- Posted By: Brad Hanson
- Written by: Kurt Hembree, Ryan Allen, Curtis Rainbolt, Jim Mueller et al., Richard Smith and Larry Bettiga, Emilio Laca et al., and others
Today I thought I'd put in a plug for the California Weed Science Society (CWSS) annual meeting to be held January 23-25, 2012 in Santa Barbara. Information on the meeting can be found in the October newsletter at: http://www.cwss.org/PDF/CWSS_Fall_2011_Newsletter.pdf and links to the Program and Registration can be found at: http://www.cwss.org/. The main CWSS page also has information on a new Photo Contest, the Student Paper and Poster Contest, the Student Scholarship Program, and Awards and Honors presented to students and members last year.
Also, I've attached a link to the
- Posted By: Brad Hanson
- Written by: WSSA press release
Weeds can be introduced to new areas from a variety of natural and human-influenced sources. Seed transport on vehicles or equipment can be a very important mechanism of spread.
The WSSA article below focuses on transport of invasive weed seed on recreational and work vehicles in rangeland areas but the same concepts hold true in agricultural or residental situations. Have you ever run a mower or tiller through a weedy area and then looked closely at the amount of vegetative matter (and potenially seeds) on the mower deck or in the nooks and crannies of the machine? All that junk (and seeds) can fall off in subsequently visited areas and introduce new weed species or biotypes into the new area.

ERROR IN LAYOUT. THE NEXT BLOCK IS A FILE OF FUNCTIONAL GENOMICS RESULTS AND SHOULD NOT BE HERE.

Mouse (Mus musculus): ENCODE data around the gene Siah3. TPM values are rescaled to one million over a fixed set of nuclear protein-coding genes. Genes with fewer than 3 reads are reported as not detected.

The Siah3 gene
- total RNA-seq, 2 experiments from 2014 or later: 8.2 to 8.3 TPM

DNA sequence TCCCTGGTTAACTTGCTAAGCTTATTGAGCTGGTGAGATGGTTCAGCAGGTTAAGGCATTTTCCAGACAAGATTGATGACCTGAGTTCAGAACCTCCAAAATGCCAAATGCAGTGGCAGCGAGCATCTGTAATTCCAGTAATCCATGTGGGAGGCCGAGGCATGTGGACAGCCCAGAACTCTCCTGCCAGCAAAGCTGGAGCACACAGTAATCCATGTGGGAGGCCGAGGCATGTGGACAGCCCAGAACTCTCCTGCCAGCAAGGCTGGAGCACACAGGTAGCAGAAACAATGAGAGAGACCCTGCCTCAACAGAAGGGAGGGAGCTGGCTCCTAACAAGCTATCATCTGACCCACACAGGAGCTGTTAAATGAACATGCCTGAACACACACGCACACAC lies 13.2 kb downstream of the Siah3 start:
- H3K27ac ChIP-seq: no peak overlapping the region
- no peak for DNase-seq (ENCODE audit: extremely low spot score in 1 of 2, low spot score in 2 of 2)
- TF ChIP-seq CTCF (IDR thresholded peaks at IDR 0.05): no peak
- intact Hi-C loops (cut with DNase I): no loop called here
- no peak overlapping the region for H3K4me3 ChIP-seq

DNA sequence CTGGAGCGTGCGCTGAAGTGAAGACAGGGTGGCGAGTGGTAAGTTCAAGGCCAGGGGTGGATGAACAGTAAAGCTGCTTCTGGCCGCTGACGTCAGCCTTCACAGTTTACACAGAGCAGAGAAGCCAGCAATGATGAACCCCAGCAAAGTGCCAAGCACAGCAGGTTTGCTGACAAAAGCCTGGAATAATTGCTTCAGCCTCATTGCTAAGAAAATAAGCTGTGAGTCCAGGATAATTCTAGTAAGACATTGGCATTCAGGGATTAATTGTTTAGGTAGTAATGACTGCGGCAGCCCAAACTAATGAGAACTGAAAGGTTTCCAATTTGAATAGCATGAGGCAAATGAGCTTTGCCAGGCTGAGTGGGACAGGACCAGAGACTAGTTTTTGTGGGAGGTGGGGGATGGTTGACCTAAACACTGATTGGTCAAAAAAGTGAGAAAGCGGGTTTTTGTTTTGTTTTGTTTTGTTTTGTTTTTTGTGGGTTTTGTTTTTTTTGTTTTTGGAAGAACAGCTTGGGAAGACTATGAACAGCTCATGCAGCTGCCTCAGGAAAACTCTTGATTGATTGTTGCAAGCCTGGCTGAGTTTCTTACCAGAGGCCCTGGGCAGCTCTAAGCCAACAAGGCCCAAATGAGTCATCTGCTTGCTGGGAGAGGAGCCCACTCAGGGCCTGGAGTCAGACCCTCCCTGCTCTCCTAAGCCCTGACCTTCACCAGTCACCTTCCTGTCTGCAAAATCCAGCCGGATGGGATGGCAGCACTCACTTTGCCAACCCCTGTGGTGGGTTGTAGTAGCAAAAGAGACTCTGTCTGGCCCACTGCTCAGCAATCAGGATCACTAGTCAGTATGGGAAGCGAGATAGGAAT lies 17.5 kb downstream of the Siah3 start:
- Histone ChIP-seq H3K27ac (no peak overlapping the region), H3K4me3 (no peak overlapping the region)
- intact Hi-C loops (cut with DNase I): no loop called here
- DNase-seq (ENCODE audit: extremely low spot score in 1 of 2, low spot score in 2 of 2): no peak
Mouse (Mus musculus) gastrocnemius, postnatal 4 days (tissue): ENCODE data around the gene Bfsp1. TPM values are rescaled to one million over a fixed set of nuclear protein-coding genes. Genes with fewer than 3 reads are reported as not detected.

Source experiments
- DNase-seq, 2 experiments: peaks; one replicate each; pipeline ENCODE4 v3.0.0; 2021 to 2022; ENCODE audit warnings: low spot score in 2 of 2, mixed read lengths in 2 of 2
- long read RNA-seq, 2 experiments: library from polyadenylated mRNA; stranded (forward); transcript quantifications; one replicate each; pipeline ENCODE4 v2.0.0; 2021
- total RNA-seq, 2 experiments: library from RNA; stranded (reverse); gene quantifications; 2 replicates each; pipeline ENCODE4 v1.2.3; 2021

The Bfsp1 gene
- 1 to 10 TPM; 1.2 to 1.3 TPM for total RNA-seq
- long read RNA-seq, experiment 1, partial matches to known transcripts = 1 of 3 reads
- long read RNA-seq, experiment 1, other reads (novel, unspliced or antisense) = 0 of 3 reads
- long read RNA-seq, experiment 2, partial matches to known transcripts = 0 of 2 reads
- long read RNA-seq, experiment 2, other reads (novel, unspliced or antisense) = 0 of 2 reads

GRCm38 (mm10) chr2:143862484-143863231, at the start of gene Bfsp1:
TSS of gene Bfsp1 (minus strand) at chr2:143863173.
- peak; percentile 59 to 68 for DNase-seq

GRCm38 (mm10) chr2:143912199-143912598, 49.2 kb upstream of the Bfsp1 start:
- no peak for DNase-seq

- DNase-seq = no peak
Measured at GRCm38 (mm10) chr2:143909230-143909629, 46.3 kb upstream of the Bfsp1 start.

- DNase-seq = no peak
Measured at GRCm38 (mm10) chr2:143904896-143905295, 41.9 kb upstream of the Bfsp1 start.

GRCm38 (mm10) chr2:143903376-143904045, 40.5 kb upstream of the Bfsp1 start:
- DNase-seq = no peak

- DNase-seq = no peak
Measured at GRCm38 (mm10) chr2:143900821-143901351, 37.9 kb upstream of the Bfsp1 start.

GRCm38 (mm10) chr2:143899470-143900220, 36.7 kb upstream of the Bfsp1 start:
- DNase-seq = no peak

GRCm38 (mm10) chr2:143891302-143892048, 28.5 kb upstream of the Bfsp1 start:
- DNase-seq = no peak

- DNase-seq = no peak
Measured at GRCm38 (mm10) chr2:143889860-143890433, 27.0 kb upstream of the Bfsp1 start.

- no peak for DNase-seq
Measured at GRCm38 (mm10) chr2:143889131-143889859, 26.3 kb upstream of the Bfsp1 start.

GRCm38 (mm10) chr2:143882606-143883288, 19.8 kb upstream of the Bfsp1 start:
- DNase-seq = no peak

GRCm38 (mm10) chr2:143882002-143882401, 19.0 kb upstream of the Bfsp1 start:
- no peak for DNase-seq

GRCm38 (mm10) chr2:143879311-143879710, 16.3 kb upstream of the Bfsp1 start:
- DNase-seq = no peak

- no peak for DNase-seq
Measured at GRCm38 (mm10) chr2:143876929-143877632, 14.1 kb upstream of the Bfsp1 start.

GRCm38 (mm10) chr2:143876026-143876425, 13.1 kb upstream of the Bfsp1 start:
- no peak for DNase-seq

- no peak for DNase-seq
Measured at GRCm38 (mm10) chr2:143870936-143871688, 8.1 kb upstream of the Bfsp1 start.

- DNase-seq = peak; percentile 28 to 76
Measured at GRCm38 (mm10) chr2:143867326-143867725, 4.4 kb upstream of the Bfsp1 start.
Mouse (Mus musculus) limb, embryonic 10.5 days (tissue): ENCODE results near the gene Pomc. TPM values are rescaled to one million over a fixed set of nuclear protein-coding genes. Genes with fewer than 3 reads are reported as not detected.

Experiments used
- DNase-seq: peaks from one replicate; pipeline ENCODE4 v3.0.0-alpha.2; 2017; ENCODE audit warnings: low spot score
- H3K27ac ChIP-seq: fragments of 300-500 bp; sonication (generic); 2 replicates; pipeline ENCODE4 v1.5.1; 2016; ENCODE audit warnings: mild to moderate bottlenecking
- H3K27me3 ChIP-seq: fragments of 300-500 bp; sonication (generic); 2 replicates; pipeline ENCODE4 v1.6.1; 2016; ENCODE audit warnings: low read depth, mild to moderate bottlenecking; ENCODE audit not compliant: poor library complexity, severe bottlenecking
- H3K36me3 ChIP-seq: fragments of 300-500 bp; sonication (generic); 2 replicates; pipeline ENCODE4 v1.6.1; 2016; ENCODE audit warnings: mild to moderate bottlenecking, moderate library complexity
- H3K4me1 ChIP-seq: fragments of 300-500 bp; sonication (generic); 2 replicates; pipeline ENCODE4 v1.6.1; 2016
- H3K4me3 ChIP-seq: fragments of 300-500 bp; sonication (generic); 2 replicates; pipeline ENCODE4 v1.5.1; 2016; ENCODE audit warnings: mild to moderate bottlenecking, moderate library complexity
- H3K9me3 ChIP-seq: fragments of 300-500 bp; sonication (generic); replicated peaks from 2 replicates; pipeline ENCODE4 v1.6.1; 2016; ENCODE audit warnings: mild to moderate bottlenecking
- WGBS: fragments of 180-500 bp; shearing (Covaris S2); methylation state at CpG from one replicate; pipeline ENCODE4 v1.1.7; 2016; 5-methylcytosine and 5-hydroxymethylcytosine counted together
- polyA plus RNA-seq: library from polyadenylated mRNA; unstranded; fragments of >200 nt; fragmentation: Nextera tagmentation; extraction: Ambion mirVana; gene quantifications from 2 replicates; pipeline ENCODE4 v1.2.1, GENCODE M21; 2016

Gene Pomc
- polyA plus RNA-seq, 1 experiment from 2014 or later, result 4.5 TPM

It is a good...
- Author: Chris McDonald
How many times do we see some plant that looks unusual, we let it sit for a while, pondering its existence (maybe that's just me), and then realize its some plant we have never seen before? In that moment we try to find it again and its either gone or gone to seed!
One concept that is difficult to grasp is exponential growth. This is not the basic math, growth model that is familiar (if I have earn $5,000 selling seeds, then after ten years I'll have $50,000, yeah!). Its like growth on steroids. This is the growth that produces stunning results that boggle the mind. I think we have all seen the gimmicks, chain letters and recipes, facebook posts giving 5 people good luck, Bernie Madoff they are all based on exponential...
- Posted By: Guy B Kyser
- Written by: Guy Kyser
Joe DiTomaso, John “JR” Roncoroni, and I evaluated a purple starthistle trial in Napa County last month. Several selective herbicides, two times of application, etc etc… one of the replications got flooded out, so I can vouch that Very High Rates of H2O are capable of controlling this weed… but the point of this post is a neat idea that JR had during the evaluation.
With digital cameras, it's become more or less routine to photograph every plot during evaluation. Sometimes it really helps with interpreting the data if you can take another look at the plots after running the statistics. But many of our plots are a long drive away, and in the meantime the sun has turned all the vegetation into...
- Author: Guy B Kyser
Last entry I talked about the problems with artichoke thistle (Cynara cardunculus L.) in the Sacramento Delta and other coastal regions. Again, this thistle was introduced to California as the cultivated artichoke, but escaped to become a serious rangeland weed.
Because stands of artichoke include perennial adults, new seedlings and a persistent seedbank, the best means of control is likely to be broadcast application of a selective herbicide with both foliar and soil-residual activity.
Starting in fall 2010 we tested several such treatments at a dense infestation of artichoke thistle in the Montezuma Hills, Solano County. We made applications at three timings: fall (December 16, 2010), winter (January 26,...